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Cousins receive mystery postcards sent decades ago: ‘I was stunned’

Carol Hover, who lives in her grandparents’ former home in Hornell, N.Y., received a postcard in the mail from her parents while they were on their honeymoon in Canada in August 1960. (Carol Hover)
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Carol Hover was sifting through her mail at home during a lunch break in April when she saw a postcard written in eerily familiar handwriting. The message seemed to be from a ghost, she thought.

“My mother always had very distinctive writing — the swirls and curves,” said Hover, 57, who lives in Hornell, N.Y. “It made me stop in my tracks.”

Hover’s mother died eight years ago. Her eyes filled with tears as she realized the postcard was dated Aug. 30, 1960, when her parents were on their honeymoon in Canada. It was addressed to her grandparents, whose house she purchased 21 years ago.

“We’ll see you before you get this,” the message on the 62-year-old card read.

“I miss my parents so much,” Hover said. “And to get a piece of mail from my parents … it’s just so special.”

Soon, Hover would collect three more postcards spanning three decades from senders in three countries. (Hover’s story was first reported by WETM.)

There’s no definitive answer as to why the postcards were delivered decades late.

After looking into the situation at the request of The Washington Post, a spokesman for the U.S. Postal Service said that in situations like these, the cards are usually “found by someone and then deposited into one of our collection boxes.”

“They possibly were stored in a recently purchased home and the new occupants reintroduced them into our network in hope we can reunite the postcards with the rightful family members,” Tom Ouellette of the Postal Service said in a statement. “Or, old letters and postcards also can be purchased at flea markets, antique shops, and online, then they are reentered into the system. As such, these incidents would not involve mail that has been lost in the network.”

Hover said the first postcard was delivered on April 19. When she took it to her local post office to show her acquaintances who worked there, “just for a laugh,” they apologized and said a substitute mail carrier was working that day. But when Hover explained that she was related to both the sender and receiver, the employee said there were two more cards in the back. One was sent from New York City by her father in 1969. The second was from Hover’s aunt and uncle from a trip they took to England in 1974.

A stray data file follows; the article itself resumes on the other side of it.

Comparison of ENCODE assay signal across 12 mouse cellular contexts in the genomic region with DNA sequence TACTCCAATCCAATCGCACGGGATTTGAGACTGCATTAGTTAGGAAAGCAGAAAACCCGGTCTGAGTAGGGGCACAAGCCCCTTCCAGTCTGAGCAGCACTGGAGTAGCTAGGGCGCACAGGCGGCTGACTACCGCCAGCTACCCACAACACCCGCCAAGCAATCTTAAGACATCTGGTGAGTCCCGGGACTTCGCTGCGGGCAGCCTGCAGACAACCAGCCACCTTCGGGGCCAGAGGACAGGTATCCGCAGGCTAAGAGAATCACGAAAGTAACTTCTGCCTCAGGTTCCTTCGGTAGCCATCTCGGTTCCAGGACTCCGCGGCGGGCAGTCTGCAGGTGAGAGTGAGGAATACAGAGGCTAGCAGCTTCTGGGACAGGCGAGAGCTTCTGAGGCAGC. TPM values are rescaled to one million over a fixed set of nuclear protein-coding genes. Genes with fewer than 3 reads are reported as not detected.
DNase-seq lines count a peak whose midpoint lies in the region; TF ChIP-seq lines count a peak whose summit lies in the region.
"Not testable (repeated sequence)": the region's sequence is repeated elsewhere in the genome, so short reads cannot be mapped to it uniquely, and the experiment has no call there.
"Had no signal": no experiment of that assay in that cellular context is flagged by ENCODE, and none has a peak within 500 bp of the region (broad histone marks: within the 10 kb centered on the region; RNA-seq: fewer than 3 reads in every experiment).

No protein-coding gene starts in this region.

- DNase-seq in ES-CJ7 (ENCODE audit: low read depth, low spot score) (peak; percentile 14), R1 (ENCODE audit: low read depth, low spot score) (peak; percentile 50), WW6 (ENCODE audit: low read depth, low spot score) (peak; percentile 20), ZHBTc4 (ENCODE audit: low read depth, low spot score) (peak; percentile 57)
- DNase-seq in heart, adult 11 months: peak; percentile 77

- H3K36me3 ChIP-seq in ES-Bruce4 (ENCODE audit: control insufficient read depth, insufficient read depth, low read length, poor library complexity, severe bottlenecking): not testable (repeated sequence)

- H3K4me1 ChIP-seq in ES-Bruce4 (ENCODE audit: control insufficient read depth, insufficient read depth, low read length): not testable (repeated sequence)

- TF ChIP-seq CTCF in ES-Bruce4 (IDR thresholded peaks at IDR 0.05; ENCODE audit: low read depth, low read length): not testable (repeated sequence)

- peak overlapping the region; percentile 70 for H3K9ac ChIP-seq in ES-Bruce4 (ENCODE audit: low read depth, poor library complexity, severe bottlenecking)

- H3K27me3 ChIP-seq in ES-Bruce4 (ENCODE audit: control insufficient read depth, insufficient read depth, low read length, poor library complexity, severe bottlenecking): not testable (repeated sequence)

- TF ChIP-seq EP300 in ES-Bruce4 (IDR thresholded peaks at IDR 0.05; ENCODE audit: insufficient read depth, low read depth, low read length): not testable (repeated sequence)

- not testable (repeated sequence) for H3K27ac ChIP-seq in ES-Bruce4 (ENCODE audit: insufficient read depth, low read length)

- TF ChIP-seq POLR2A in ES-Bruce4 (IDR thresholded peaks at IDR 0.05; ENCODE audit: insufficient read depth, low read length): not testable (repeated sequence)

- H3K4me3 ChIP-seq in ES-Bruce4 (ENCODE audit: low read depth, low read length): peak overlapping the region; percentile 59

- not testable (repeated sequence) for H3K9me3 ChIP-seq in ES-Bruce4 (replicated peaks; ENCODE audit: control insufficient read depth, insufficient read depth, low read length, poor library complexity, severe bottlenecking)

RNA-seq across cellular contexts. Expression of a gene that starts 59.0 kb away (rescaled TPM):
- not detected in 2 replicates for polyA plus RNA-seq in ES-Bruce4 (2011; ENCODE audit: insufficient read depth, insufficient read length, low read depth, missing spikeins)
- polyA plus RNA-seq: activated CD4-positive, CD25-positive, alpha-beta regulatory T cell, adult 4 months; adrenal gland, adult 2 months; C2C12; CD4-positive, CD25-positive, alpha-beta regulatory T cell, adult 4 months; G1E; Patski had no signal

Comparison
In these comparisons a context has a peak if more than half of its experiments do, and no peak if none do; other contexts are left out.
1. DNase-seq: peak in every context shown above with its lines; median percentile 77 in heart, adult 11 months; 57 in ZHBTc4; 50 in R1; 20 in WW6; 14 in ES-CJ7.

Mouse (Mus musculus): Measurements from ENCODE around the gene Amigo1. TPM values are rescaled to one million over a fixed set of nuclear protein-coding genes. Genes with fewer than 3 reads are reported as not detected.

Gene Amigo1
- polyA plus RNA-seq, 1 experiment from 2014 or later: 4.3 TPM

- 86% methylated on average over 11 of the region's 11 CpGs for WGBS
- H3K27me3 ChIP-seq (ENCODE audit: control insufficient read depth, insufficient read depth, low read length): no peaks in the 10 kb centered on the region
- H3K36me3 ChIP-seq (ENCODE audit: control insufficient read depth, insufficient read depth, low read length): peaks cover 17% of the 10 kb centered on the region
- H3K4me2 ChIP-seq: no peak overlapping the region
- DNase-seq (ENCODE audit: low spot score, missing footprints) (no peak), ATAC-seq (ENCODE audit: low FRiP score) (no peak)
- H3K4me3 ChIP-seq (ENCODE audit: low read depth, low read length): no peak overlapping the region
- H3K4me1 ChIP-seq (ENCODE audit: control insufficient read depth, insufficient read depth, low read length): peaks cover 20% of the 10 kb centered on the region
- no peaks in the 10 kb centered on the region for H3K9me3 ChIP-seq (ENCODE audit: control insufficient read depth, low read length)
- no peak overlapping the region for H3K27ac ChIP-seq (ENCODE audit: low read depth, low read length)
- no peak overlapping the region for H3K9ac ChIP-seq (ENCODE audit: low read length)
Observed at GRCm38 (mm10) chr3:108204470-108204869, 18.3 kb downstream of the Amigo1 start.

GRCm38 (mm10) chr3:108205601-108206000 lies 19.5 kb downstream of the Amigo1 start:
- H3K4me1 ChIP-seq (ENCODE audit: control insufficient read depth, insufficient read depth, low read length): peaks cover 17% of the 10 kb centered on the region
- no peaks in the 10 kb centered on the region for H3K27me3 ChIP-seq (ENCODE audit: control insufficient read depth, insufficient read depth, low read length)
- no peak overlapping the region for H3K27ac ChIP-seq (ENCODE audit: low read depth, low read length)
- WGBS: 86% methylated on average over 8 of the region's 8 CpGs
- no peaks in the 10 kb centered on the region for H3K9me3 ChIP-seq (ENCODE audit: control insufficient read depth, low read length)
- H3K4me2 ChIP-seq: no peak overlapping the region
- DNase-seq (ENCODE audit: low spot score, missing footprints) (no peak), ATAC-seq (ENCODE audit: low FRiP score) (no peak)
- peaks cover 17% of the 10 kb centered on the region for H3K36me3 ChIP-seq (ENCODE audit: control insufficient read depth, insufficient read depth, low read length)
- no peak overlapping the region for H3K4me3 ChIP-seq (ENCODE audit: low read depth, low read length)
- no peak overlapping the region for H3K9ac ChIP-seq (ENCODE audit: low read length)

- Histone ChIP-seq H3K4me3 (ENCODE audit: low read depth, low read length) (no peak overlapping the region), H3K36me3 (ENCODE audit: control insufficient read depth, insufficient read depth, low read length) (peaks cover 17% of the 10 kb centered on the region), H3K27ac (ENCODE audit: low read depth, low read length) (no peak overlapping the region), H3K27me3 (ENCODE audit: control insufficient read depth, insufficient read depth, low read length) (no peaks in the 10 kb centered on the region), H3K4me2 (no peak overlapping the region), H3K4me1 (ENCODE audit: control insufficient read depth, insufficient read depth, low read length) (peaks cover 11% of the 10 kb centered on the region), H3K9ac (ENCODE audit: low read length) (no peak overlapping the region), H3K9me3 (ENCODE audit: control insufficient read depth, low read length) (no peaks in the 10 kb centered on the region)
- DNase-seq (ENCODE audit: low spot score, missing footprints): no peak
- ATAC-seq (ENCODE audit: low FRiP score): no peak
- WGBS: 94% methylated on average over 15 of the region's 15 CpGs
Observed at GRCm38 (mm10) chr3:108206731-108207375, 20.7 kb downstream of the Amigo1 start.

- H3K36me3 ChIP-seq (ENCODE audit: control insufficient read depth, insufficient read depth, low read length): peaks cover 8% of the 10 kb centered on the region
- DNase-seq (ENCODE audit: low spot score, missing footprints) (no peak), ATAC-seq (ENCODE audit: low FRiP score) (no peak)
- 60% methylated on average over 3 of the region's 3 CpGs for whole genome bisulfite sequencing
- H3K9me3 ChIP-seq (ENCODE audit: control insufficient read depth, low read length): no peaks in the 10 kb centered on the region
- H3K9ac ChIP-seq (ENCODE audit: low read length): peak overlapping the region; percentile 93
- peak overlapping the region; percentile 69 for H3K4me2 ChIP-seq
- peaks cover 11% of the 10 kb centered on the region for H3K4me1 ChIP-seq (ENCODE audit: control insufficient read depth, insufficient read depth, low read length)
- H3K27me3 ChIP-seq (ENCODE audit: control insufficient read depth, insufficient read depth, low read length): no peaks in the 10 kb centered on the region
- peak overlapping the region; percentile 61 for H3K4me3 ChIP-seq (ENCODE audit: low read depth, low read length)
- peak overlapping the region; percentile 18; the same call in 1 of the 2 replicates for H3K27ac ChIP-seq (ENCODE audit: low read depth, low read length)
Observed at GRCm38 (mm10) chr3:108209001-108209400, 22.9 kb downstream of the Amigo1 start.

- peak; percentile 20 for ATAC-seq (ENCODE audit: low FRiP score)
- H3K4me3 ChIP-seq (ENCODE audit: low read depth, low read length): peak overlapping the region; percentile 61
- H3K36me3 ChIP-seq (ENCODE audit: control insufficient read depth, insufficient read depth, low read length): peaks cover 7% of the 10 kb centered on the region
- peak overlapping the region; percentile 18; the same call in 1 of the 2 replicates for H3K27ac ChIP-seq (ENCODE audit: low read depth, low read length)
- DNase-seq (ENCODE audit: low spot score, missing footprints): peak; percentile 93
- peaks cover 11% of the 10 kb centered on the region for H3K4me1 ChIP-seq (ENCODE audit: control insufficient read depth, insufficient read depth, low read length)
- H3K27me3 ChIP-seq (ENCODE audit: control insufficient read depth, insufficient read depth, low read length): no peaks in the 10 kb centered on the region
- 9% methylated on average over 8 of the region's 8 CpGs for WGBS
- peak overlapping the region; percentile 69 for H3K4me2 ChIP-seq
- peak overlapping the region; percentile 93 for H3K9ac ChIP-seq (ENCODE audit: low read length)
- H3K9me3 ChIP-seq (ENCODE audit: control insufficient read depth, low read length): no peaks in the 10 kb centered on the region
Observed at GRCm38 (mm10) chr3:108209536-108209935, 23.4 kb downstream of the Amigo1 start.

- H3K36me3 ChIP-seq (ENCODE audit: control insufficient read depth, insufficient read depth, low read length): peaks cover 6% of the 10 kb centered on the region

“I never expected there to be more,” Hover said. “I’ve never been so excited to go home and look at the mail — bills or not.”

Another postcard arrived about a week and a half later. It was also from her aunt and uncle, who were visiting France in 1980.

The situation got even stranger when her cousin, Karen Kohnke, called in early May to tell Hover that she also got a postcard. It was sent by a family friend visiting Ireland in 1983 to her childhood home in Minnetonka, Minn. The current owners had hunted her down and were mailing it to her, she said.

“I was stunned,” said Kohnke, also 57. “You never think anything like this is ever going to happen. It’s a little time capsule.”

The homeowners in Minnesota also were not supposed to receive the postcard, Kohnke said. They, too, had a new mail carrier who didn’t yet recognize the names on the postcard. Over the next few months, Kohnke, who now lives in Normal, Ill., would learn of two more postcards — one sent from family visiting Scotland in 1984 and the other from her parents while on vacation in Fiji in 1981.

Kohnke assumed there was a practical explanation for the decades-old mail.

“There’s nothing special about my family,” she said, noting that she received postcards from both her mother’s and father’s sides of the family. “This has got to be happening to other people.”

Even after hearing the Postal Service’s explanation, Kohnke said she believed “there is more to the story.”

“But unless others come forward that may have received ancient postcards during [a] similar time period, where’s the significance?” she said in a text message to The Post.

Hover, on the other hand, wants to embrace the mystery. She doesn’t have many mementos from her family — a lot was thrown out when they rushed to sell the Hornell home in 1984, and more was later destroyed by a hurricane.

“I mean, some things you just don’t want to question,” she said. “If I find out what happened or not, that’s okay. And if I want to believe it’s just something special, that’s fine with me.”

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